Controversial activist Rehana Fathima surrendered before the police here on Saturday, a day after the Supreme Court dismissed her anticipatory bail plea in cases against her for circulating a video in which she was semi-nude, allowing her minor children to paint on her body.
Police said Fathima presented herself before the South Police station under the Kochi Commissionerate this afternoon.
The activist will be produced before the magistrate court here after completing formalities of her arrest, they said.
The allegation against Fathima, who made an attempt to enter the hill shrine of Lord Ayyappa in Sabarimala in 2018, is that she asked her children, a boy and girl aged 14 and 8 respectively to paint on her semi-nude body.
The video was shot by her and uploaded on social media.
After the video was found by the Cyber Dome of Kochi Police, a case was registered against the activist in June, for offences punishable under various sections of the Protection of Children from Sexual Offences Act, 2012 (POCSO Act), Information Technology Act, 2000 and the Juvenile Justice (Care and Protection of Children) Act, 2015.
Dismissing the anticipatory bail petition of Fathima, the Supreme Court on Friday had said the court is a little baffled at the kind of case that has come up before it.
The top court further observed as to what kind of impression the children will get about the culture of this country through such videos.
A bench of Justices Arun Mishra, B R Gavai and Krishna Murari said this kind of thing is unthinkable and would leave the society in a bad taste.
She had moved the apex court after the Kerala High Court on July 24 dismissed her anticipatory bail plea, observing that it was not in a position to agree with the petitioner that she should teach sex education to her children in this manner.
Earlier, the woman was also booked by the police in Pathanamthitta district under the Information Technology Act and the Juvenile Justice Act on a complaint lodged by BJP OBC Morcha leader A V Arun Prakash.
The Kerala State Commission for Protection of Child Rights had also directed the police to register a case against the woman under various sections of the POCSO Act.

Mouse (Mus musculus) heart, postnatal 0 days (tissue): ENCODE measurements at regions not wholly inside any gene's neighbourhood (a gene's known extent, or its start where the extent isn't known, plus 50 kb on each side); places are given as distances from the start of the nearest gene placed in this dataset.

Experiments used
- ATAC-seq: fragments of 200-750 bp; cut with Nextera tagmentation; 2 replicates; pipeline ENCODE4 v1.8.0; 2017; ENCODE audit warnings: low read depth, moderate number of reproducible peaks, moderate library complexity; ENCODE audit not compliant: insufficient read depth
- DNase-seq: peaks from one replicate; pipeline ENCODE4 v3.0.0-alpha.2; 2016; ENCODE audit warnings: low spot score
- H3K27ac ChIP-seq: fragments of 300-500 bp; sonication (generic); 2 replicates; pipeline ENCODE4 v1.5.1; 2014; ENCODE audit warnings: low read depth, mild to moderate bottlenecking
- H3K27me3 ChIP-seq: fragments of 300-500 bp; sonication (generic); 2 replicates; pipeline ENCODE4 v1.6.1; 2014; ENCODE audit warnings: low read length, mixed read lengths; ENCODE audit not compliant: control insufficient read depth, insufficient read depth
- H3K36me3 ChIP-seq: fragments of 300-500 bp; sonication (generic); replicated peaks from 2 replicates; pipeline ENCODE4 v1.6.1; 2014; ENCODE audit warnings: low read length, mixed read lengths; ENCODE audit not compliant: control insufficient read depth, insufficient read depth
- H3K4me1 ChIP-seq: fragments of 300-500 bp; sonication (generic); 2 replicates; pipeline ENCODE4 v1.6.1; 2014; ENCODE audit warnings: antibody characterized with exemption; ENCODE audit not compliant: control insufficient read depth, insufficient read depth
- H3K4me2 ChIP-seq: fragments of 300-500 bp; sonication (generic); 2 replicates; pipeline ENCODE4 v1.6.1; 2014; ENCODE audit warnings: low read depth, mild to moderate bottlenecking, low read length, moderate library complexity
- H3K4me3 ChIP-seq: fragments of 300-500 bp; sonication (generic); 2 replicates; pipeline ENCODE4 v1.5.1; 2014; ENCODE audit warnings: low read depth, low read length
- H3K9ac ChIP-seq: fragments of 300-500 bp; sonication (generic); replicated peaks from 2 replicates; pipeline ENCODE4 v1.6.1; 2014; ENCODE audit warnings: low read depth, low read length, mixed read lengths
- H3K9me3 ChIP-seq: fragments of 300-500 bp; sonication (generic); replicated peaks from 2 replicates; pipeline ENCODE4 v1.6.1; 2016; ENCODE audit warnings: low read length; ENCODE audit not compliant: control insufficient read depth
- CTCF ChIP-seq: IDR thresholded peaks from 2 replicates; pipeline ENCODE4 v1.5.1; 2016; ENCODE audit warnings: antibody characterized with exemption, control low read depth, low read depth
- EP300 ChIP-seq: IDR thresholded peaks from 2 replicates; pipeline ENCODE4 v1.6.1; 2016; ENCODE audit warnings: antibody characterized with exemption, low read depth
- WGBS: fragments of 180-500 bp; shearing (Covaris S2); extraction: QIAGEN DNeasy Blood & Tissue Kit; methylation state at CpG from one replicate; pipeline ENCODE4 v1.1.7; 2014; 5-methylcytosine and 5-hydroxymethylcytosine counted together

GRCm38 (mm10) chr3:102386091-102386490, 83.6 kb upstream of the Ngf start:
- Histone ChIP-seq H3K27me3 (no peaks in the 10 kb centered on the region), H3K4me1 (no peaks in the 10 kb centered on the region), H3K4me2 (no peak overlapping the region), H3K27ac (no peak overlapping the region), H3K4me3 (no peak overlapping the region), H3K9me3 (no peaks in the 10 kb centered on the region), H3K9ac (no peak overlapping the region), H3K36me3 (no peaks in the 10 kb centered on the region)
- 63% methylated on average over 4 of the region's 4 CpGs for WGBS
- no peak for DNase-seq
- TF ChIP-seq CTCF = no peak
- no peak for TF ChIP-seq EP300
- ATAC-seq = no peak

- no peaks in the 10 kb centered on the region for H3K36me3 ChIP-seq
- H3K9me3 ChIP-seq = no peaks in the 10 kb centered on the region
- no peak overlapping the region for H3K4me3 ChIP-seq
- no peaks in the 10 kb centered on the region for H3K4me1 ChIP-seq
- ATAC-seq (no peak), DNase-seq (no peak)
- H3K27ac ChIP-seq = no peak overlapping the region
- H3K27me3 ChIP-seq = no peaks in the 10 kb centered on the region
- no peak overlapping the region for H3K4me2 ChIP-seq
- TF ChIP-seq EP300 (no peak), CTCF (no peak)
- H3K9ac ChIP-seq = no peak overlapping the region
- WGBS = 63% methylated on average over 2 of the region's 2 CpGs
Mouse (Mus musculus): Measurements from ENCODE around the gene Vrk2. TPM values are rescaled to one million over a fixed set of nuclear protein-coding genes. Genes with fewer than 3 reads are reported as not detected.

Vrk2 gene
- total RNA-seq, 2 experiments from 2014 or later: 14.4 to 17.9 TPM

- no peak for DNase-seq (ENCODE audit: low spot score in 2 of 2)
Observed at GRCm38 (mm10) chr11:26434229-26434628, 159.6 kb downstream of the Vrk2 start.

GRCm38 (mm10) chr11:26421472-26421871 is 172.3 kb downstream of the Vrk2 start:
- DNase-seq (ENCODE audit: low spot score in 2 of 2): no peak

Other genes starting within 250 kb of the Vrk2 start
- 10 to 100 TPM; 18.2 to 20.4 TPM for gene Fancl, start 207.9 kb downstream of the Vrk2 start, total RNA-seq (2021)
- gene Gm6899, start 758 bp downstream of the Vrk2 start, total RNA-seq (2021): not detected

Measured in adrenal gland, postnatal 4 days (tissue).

The Supreme Court on Friday junked a plea filed by Kerala activist Rehana Fathima to challenge a High Court order that rejected her petition against a case registered under the POCSO Act and IT Act over her controversial video.
A bench headed by Justice Arun Mishra noted that it was an act to spread obscenity. "What impression will growing-up children get?" the court asked.
The petitioner, mother to a 14-year-old boy and an 8-year-old girl, had uploaded a video clip titled 'Body Art and Politics' on YouTube, showing her two children painting on her semi-naked body.
Rehana's counsel contended before the apex court that children seen in a video clip are "fully clothed" and his client has been charged with child pornography and not obscenity. "Does female nudity (even when not visible) per se constitutes obscenity?" he pleaded on behalf of his client.
Justice Mishra said that the court was not interested in such a case. The bench, also comprising Justices BR Gavai and Krishna Murari asked the counsel: "How can you make use of children for this?"
Rehana's counsel contended that her stand has always been that if a man is semi-naked, there is nothing sexual about it. But if a woman does so, it is considered obscene, the counsel pointed out.
The lawyer insisted that his client Rehana is of the opinion that the only way out of this mindset is to sensitise people. She has moved an anticipatory bail plea in a matter.
The counsel argued that he is not focusing on morals involved, but on kind of statutory provisions invoked against her. "The children in the video are fully clothed. How can it fall under the purview of Section 13 of Protection of Children from Sexual Offences Act?"
Justice Mishra said that the Kerala High Court had already looked into the merits of the case and dismissed her plea.
Rehana's plea mentioned that even "goddesses in Kerala are frequently depicted in idols and murals with bare breasts. When one prays at the temple the feeling is not of sexual arousal but one of divinity".
"It may be noted that the video is still available on YouTube and has not been taken down because it shows no nudity," she pleaded.
She said that the prosecution had, however, accused her of offences punishable under Sections 13, 14, and 15 of the POCSO Act, Section 67B of the Information Technology Act, and Section 17 of the Juvenile Justice Act.
After the Supreme Court allowed women in traditionally barred age groups of 10-50 into the Sabarimala temple in September 2018, Fathima made an attempt to enter the shrine, but had to retreat following protests by Hindu activists and devotees.
Fathima was sacked from employment by the state-run BSNL in May this year for her intentional act of outraging the religious feelings of devotees through social media posts.